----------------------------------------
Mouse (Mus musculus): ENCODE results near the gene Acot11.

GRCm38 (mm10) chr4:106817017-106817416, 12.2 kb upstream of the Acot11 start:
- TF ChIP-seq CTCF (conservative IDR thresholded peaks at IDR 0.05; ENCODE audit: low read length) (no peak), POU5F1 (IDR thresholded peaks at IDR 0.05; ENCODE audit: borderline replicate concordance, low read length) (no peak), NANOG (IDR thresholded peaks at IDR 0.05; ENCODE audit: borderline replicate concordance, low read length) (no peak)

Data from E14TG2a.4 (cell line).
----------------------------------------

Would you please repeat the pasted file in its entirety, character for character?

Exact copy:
Mouse (Mus musculus): ENCODE results near the gene Acot11.

GRCm38 (mm10) chr4:106817017-106817416, 12.2 kb upstream of the Acot11 start:
- TF ChIP-seq CTCF (conservative IDR thresholded peaks at IDR 0.05; ENCODE audit: low read length) (no peak), POU5F1 (IDR thresholded peaks at IDR 0.05; ENCODE audit: borderline replicate concordance, low read length) (no peak), NANOG (IDR thresholded peaks at IDR 0.05; ENCODE audit: borderline replicate concordance, low read length) (no peak)

Data from E14TG2a.4 (cell line).